Mr. Heathcoat-Amory : No. A Council decision of 1 February 1993 calls for member states to complete the necessary procedures to bring into effect the agreement reached at the Edinburgh European Council increasing the number of MEPs in time for the elections in June this year.

The legislative procedures required to fulfil this obligation in the United Kingdom are expected to be completed shortly.

Public Interest Immunity Certificates

Mr. Meacher : To ask the Secretary of State for Foreign and Commonwealth Affairs which Ministers, and on what occasion and for what reasons, have signed public interest immunity certificates since 1979.

Mr. Goodlad : No central records have been kept of public interest immunity certificates signed by Foreign and Commonwealth Office Ministers. I regret that to compile a list of such certificates going back to 1979 would involve disproportionate cost.

Bosnia

Mr. Wareing : To ask the Secretary of State for Foreign and Commonwealth Affairs what assessment he has made of the likely implications for British-Russian and British-Greek relations of NATO air strikes against the Bosnian Serbs.

Mr. Heathcoat-Amory : My right hon. Friend the Secretary of State for Foreign and Commonwealth Affairs discussed the question of NATO air strikes with Mr. Kozyrev, the Russian Foreign Minister, during his recent visit to Moscow with the Prime Minister. Mr. Kozyrev shares our underlying objective of lifting the siege and bringing the conflict to a peaceful end. My right hon. Friend made it clear that we understand Russian concerns about the need for consultation. We and our NATO allies will remain in close touch with them. We regret Greece's decision to dissociate itself from the 9 February NATO decision. But NATO's determination to carry through that decision, and to help the UN put an end to the bombardment of Sarajevo, is clear.

Mr. Wareing : To ask the Secretary of State for Foreign and Commonwealth Affairs what difference of view exists between the United Kingdom and (a) France and (b) the United States of America in interpreting the NATO ultimatum on Sarajevo ; and if he will make a statement.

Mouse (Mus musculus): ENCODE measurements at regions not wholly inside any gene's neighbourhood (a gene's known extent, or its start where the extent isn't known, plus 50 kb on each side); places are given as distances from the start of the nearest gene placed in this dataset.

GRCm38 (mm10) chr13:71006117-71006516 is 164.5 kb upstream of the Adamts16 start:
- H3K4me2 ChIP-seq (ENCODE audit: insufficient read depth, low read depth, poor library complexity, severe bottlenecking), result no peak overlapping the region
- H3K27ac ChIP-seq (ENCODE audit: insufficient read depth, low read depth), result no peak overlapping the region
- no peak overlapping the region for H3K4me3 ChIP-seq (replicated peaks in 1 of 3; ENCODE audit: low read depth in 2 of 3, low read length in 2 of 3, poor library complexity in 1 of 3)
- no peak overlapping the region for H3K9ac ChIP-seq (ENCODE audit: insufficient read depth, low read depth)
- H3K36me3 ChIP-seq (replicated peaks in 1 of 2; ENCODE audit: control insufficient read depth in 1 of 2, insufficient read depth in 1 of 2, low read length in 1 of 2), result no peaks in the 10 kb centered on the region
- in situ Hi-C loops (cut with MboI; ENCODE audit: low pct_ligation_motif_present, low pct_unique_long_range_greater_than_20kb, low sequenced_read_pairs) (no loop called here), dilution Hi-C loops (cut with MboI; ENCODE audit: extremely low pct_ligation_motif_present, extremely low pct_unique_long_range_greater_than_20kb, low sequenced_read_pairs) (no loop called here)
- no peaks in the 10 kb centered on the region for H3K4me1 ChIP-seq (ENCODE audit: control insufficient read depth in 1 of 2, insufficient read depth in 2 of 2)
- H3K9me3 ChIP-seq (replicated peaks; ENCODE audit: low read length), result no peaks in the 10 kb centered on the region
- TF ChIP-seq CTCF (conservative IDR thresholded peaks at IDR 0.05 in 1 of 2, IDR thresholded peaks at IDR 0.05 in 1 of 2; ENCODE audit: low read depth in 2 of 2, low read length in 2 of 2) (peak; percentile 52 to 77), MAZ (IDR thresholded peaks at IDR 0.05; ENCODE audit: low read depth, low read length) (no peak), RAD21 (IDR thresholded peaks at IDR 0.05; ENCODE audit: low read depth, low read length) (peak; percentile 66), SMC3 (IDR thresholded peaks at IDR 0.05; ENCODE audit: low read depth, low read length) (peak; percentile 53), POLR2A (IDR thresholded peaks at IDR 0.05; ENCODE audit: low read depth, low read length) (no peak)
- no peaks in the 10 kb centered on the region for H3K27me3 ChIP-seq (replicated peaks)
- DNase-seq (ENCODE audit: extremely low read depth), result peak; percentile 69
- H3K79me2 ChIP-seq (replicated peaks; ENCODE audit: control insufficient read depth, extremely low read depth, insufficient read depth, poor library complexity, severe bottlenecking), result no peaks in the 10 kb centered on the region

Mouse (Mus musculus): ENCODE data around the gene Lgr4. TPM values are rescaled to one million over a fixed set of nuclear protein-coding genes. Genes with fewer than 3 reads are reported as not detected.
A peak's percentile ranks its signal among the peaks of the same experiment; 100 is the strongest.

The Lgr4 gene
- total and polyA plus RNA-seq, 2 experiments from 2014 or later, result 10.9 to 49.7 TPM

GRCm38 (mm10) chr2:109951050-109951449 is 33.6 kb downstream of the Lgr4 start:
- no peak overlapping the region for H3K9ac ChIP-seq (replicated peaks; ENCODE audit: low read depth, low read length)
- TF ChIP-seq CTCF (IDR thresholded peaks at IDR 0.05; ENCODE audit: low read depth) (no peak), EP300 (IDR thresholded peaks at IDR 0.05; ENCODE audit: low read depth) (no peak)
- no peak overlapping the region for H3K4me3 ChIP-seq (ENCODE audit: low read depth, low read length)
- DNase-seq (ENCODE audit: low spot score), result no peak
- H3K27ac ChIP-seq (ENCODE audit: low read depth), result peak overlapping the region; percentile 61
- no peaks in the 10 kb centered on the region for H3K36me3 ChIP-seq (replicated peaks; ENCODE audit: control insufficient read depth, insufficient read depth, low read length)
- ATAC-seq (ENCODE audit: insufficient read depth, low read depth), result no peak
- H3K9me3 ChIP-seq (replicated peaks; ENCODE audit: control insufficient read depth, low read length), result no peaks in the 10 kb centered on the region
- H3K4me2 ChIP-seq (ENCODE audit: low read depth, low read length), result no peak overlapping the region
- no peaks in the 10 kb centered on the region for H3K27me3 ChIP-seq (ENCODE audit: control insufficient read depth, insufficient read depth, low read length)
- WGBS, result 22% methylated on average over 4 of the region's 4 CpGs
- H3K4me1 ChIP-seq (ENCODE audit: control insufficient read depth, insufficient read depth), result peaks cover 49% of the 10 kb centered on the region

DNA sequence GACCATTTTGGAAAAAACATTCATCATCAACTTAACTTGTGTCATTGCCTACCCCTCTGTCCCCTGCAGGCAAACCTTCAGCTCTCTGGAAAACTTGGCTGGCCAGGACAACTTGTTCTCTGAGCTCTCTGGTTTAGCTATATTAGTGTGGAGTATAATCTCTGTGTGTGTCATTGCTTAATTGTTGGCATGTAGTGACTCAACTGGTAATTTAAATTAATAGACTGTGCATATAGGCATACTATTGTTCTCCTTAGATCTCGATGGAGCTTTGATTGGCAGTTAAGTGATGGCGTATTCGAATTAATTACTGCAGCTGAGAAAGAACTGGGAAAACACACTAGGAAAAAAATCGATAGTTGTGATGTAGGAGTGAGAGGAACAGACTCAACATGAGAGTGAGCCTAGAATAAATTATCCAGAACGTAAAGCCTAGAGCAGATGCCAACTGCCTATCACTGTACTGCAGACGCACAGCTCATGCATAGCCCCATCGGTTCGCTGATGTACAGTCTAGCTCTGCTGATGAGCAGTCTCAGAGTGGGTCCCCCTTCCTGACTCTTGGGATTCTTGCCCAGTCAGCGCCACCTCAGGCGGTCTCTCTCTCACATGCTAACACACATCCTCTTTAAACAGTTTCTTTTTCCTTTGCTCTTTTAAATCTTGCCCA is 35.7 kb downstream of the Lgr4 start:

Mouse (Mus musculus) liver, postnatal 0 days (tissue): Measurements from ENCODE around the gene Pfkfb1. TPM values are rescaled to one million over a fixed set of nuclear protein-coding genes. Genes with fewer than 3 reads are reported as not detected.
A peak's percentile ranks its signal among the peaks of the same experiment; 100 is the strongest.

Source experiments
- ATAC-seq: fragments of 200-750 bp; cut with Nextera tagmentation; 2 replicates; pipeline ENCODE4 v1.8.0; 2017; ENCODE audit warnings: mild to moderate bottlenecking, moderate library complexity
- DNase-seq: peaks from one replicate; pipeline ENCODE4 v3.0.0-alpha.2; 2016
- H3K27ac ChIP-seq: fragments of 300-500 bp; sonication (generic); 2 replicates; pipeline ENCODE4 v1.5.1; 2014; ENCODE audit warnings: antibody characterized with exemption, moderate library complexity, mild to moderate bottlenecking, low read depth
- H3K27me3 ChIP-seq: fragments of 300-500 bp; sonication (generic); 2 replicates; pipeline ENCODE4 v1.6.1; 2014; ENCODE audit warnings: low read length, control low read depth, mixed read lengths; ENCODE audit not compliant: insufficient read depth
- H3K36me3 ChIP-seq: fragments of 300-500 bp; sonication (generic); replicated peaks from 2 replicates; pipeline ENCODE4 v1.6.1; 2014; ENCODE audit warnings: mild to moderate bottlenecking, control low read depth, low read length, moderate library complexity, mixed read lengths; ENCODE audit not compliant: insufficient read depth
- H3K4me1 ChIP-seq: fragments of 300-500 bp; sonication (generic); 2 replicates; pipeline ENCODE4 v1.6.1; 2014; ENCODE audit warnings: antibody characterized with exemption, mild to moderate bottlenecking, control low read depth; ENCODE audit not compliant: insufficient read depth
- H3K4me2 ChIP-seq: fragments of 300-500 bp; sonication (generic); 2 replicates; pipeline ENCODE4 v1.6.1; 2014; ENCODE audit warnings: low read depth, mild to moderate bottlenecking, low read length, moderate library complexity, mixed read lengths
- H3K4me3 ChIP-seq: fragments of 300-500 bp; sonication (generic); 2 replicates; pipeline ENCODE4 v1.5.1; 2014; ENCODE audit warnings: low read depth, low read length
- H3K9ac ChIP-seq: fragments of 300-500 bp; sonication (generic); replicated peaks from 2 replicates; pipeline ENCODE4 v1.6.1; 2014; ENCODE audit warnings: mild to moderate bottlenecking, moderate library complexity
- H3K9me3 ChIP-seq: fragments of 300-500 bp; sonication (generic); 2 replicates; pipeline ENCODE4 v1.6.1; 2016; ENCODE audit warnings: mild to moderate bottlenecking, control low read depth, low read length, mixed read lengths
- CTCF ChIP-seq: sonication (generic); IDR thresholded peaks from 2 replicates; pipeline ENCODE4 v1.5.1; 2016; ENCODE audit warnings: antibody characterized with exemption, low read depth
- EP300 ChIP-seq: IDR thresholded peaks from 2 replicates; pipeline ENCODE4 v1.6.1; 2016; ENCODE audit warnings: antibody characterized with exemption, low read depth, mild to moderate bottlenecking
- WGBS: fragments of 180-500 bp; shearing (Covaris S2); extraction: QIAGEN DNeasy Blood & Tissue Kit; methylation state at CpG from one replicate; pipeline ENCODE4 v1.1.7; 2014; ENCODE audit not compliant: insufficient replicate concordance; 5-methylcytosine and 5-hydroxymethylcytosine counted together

Mr. Heathcoat-Amory : The NATO decision of 9 February is clear--any heavy weapons remaining within 20 km of Sarajevo and not under UN control after midnight GMT on 20 February will be subject to air strikes. The United Kingdom, France and the United States, along with other NATO partners, are fully committed to carrying this decision through.

Mr. Wareing : To ask the Secretary of State for Foreign and Commonwealth Affairs what is the definition of control in respect of heavy weaponry in the latest NATO ultimatum to warring factions in Bosnia- Herzegovina ; and if he will make a statement.


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Mr. Heathcoat-Amory : The NATO decision of 9 February requires all heavy weapons remaining within 20 km of Sarajevo after midnight on 20 February to be placed unde UNPROFOR control. It is for UNPROFOR commanders to determine the nature of that control.

Cyprus

Mr. Meale : To ask the Secretary of State for Foreign and Commonwealth Affairs (1) if he will request the United Nations Secretary- General to instigate an inquiry into the recent allegations made by the former United States ambassador to Turkey, Mr. Crawford, that Turkish Government officials knew of the whereabouts of a number of persons detained against their will who subsequently disappeared following the invasion of Cyprus by Turkish forces in 1974 ; (2) if he will now consider suggesting an inquiry to be executed by the European Union's competent agencies into the fate of the Greek Cypriots missing since 1974 ;

(3) if he will request the Turkish Government to respond to the allegations made by the former United States ambassador to Turkey, Mr. Crawford, that the Turkish authorities had in their custody a number of persons subsequently classified as missing following the invasion of Cyrpus by Turkey in 1974 ;

(4) if he will request the present Turkish ambassador to the United Nations to give details of his personal knowledge of the whereabouts of the Greek Cypriots classified as missing persons since the invasion of Cyprus by Turkish forces in 1974 ;